Lewy and I are absolutely loving life right now and know we have made the best decision taking this job and coming to live in Mexico. Our town is one of only a small groups of towns in Mexico in which Maya is the first language (Spanish the second) and Maya culture is evident everywhere we turn. Whether its cycling past a group of ladies gossiping in Maya (a fascinating language); or being invited into an old gents house so he can tell you how this is the only town where the Maya took the Spanish as slaves or driving past the incredible murals on the wall... you know this is a really special town off the tourist track. We are only one hour from the picture postcard Caribbean sea yet we are in the middle of the jungle and there are only 7 of us white people 'gringos' in town.

We have been here a month now and have finally sorted a routine. 9-12 we work at the school Lewy planning and me marketing, we then eat lunch and siesta until 3.30pm then we both have classes we teach until some days 7.30pm and some 9pm. It has not all been this tranquillo though! For the first 2 weeks of our new job the whole team (4 of us) were out every day going to all the Kinder, Primary & Secondary Schools, College classes in town getting people to sign up and come to our private English Classes. Hard work but “vale la pena” worth the pain, as we now know everyone in town. One thing I noted was how all well off kids (those with cement walls) go to school in the morning; all those living in shacks - the glassy eyed kids go in the afternoons in much bigger classes and when the sun is scorching. In one of the primary schools we came across a cartoon poster on the wall to discourage drug use; it was a picture of a toddler injecting in his arm with a sad face with 'drugs are bad' written across the top. Photo on Facebook!

Id like to say thankyou to the family for sponsoring Fernando so that he can continue coming to class, his family are incredibly poor and so there is no way he could continue English Classes without you! He is now a very happy bean and pleased to have used some English talking to Mum on the phone!

So Iv said most people know us in town now and are very friendly; our neighbours even bring us round freshly cooked fish! But there are a few wierdos in town. Firstly a woman who owns a maternity clinic- yet she sells babies! Also a peeping Tom who hides in bushes and watches the kids coming out of school. Around the corner from us there is a house full of banditos (a gang); the son overthrew the mother and has invited all his crew members to live in the shack. They are now reproducing, killing eachother and generally being gangsterish. Lewy and I were cycling past the house one day last week after picking up our washing from the laundrette, the bag broke and he dropped my kickers all over the road infront of them. CRINGE. He did go and pick them all up for me.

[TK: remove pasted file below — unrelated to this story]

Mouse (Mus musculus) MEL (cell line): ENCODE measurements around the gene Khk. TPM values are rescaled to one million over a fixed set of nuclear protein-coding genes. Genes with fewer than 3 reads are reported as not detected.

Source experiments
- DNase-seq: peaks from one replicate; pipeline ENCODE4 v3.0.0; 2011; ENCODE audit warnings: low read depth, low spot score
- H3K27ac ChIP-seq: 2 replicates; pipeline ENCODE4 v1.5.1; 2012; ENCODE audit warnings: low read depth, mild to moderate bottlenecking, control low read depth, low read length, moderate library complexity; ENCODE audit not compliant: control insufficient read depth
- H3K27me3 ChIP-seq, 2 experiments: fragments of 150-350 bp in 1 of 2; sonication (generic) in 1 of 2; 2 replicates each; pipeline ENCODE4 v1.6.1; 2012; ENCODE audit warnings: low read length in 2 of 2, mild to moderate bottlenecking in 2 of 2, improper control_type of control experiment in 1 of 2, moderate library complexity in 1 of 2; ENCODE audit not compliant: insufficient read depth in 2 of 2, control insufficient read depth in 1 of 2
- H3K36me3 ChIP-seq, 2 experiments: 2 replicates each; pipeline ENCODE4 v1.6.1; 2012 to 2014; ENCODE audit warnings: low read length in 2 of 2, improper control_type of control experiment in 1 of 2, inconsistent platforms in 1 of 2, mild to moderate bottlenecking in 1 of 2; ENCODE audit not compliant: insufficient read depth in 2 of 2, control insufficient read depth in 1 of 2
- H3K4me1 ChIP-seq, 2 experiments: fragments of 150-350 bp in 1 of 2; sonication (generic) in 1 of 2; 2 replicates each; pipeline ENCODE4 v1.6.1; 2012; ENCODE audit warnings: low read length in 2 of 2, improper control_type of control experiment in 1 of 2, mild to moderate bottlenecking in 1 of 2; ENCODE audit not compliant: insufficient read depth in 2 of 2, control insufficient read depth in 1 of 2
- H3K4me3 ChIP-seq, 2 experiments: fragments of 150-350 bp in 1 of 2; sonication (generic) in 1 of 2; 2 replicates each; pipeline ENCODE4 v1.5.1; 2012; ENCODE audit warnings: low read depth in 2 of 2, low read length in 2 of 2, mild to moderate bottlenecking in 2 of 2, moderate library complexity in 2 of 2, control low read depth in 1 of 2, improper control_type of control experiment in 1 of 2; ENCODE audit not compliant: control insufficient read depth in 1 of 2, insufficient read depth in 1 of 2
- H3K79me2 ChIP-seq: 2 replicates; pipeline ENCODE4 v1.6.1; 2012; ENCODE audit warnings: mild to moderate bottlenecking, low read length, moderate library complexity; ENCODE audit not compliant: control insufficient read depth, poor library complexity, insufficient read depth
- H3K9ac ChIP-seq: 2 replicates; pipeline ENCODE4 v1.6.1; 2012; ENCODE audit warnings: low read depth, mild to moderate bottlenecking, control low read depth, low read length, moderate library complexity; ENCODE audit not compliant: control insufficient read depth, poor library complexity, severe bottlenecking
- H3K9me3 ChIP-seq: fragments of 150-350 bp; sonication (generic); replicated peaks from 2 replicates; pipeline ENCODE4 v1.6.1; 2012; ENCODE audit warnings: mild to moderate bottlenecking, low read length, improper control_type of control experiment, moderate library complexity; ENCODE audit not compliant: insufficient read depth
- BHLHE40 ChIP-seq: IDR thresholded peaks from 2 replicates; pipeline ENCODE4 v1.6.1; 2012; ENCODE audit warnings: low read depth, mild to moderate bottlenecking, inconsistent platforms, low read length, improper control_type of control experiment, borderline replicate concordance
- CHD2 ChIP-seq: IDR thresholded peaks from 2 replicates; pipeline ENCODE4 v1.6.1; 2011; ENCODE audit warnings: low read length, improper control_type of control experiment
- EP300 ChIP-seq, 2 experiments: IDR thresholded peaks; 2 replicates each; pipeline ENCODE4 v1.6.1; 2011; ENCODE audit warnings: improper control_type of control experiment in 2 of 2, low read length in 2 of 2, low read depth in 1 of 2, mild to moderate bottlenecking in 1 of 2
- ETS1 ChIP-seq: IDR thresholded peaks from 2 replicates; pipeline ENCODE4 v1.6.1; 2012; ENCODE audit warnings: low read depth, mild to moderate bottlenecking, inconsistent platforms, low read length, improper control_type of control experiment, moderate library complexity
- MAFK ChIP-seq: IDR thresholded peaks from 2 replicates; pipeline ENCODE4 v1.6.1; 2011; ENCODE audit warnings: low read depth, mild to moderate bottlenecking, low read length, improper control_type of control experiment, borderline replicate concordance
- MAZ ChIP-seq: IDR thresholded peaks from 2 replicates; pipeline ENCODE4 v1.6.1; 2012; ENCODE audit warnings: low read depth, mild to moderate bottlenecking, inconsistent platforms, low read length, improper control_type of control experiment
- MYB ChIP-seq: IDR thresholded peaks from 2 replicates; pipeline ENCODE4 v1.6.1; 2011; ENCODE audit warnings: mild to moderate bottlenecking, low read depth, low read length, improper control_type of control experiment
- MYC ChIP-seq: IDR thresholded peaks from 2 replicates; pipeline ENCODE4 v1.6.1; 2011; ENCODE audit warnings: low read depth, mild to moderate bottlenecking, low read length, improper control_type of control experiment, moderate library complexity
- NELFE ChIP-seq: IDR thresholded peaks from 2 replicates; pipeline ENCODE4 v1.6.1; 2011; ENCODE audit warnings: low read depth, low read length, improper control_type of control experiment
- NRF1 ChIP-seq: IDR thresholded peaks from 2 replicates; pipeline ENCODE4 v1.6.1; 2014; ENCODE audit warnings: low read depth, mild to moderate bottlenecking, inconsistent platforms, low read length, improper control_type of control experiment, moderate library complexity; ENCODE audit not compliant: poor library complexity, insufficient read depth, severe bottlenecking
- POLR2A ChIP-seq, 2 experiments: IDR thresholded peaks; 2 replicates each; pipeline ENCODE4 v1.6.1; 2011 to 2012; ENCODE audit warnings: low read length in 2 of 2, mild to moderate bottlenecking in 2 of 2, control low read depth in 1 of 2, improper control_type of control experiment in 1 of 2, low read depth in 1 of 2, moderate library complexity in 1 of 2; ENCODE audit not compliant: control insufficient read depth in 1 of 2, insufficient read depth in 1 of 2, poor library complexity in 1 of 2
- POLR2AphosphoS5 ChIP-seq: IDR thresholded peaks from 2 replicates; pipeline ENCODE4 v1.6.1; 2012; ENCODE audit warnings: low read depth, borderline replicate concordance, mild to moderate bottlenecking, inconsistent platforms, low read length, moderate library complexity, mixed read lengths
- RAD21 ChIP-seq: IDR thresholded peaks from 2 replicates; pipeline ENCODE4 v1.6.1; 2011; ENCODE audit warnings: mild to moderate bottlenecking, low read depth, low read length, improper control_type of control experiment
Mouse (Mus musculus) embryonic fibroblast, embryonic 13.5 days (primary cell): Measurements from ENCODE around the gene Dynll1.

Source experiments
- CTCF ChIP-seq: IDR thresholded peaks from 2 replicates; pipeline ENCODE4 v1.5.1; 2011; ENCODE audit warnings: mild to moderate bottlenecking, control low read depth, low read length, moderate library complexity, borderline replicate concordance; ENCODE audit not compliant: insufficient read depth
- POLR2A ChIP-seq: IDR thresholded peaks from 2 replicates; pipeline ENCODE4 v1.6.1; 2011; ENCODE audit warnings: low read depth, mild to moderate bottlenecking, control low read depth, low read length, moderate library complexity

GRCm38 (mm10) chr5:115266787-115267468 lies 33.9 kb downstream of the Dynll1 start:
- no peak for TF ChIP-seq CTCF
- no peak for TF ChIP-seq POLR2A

The house is awesome. It has cement walls and a roof made out of palm leaves. When ever we have a glass of cold water we grab a lime from the tree in our garden and we have a tonne of oranges and grapefruites in the fridge fresh off our trees. We are being very environmental and Lewy has a compost heap growing in the garden! We have no bed, phone or internet so we spend countless hours swinging in the hammock, playing solitaire and Lewy playing the guitar. The shop opposite our house gives free shrimp and chilli soup every weekend when you buy a beer and the local food places are delicious! Tacos, Tortas, Fajitas eat your heart out! We also have Chaia growing in the back garden (like spinach) so we have been putting it in smoothies to make us grow big and strong! I found out I was allergic to wasp stings last week as I blew up like a balloon so I have been avoiding everything that flies.

Our first official TEFL job is going well. Lewy is a brilliant teacher and I like to secretly listen to him teaching when ever I can, the kids definitely think we are weird and crack up at our posh English accents. The other two teachers are American and so between the four of us we have formed a wierd kind of English.

Last week we ran a free 'Kinder Club' week, one hour a day, three times a week to see if children liked it before parents had to sign up. I found myself regretting taking this on as 18 hyperactive, three to six year olds took over my class room... shouting, drawing on the new school walls and needing 'pee pee' EVERY two minutes. Their little chubby Mexican faces are extremely cute don't get me wrong but they are incredibly frustrating... just color in the lines and pee before class!!!!!!!!! The class has now been broken down into an almost manageable 6 for me and 7 for Lewy. We shall not be having children for a long while yet!

So that's all for now. A few people have mentioned they may come over to visit this year which we are very excited about. And I'm off for my first ever professional massage from a local indigenous lady in town (nervous!)

We shall write again soon. Lots of love! x

Posted by lewyandkerri 15:13 Archived in Mexico Comments (0)